Amongst the various newsletters and videos I watch now and then, a few usually stand out and offer such wisdom and motivation that they are worth sharing. Here a few of my recent favourites.

Laura Vanderkam: Find the Time for What Matters - absolutely worth watching for an excellent approach to using our time wisely.

Joanna Penn: Planning for 2017 - my favourite writing guru and this Pdf contains very helpful advice.

Writers Helping Writers:  a fantastic blog with endless resources for all aspects of writing.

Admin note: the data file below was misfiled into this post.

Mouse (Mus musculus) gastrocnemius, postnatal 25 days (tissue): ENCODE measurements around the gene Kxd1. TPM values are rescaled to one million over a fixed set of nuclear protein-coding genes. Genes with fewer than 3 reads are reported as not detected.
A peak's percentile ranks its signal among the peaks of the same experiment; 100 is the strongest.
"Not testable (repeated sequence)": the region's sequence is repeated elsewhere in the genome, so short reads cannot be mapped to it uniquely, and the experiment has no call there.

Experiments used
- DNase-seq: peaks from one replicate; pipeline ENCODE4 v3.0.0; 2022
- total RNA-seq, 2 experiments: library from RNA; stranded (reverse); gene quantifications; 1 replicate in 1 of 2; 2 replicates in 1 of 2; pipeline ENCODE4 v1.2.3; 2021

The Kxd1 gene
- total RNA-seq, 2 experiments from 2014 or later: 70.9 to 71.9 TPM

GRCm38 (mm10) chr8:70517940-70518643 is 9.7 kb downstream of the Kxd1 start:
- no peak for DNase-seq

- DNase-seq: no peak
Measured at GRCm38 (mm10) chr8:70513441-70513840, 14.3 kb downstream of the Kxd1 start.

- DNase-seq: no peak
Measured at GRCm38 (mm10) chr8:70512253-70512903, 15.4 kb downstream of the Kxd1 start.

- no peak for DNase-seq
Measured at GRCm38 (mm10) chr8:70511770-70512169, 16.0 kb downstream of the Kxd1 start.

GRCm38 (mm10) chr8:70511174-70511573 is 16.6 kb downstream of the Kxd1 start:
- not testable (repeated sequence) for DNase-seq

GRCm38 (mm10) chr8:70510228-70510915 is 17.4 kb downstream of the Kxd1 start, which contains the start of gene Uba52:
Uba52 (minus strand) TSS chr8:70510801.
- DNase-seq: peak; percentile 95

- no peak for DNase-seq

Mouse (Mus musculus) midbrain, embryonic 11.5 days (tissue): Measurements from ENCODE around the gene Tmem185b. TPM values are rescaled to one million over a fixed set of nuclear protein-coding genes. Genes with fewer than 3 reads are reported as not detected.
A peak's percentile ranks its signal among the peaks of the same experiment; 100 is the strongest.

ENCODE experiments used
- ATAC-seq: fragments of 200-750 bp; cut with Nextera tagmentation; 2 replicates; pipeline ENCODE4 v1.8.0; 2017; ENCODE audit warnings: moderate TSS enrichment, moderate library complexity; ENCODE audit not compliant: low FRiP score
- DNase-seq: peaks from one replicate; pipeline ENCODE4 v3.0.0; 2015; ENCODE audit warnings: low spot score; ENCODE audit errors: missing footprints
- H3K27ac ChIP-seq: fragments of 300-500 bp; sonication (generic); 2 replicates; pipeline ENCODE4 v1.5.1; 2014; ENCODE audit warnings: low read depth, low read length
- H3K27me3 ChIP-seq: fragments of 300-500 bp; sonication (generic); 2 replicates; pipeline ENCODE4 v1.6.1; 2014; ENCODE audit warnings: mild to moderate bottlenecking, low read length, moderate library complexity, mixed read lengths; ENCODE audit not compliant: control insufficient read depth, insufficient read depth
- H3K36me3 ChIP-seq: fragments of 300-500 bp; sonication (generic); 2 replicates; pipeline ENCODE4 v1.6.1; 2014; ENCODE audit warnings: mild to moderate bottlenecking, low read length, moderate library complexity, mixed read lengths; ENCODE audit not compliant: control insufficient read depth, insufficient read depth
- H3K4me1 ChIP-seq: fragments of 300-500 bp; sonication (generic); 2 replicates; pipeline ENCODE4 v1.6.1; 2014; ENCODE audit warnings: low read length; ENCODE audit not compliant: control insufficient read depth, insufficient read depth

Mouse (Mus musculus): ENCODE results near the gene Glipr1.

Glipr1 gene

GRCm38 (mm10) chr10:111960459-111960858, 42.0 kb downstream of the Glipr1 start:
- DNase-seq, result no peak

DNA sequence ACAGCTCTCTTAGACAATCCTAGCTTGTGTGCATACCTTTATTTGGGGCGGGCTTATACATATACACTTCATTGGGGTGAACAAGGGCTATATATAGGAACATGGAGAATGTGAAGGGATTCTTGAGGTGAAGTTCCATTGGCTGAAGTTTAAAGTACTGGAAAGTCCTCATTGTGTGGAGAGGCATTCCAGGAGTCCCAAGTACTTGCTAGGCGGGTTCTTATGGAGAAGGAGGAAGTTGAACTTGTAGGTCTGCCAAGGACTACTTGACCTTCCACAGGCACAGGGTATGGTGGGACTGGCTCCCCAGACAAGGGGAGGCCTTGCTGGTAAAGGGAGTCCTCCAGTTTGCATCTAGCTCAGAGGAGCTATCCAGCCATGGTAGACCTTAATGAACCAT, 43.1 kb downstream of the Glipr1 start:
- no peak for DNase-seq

All the very best for all you hope to achieve this year!


Saturday, 7 January 2017

Happy New Year

Just a quick post to change it for the New Year while tweaking the blog a little before writing my first proper post of 2017!

Wishing you all a productive and successful year ahead.


Saturday, 31 December 2016

Happy Hogmanay and a Guid New Year

Hope everyone had a lovely Christmas. I had a great time with family and I’m now over-stocked up with chocolate, amongst other welcome goodies.


Today is our traditional Scottish Hogmanay and although I've probably written about this before, some may not have read it! These days we enjoy the main part of the evening with a final meal of the year at the cosy village restaurant before ‘bringing in the bells’ at home.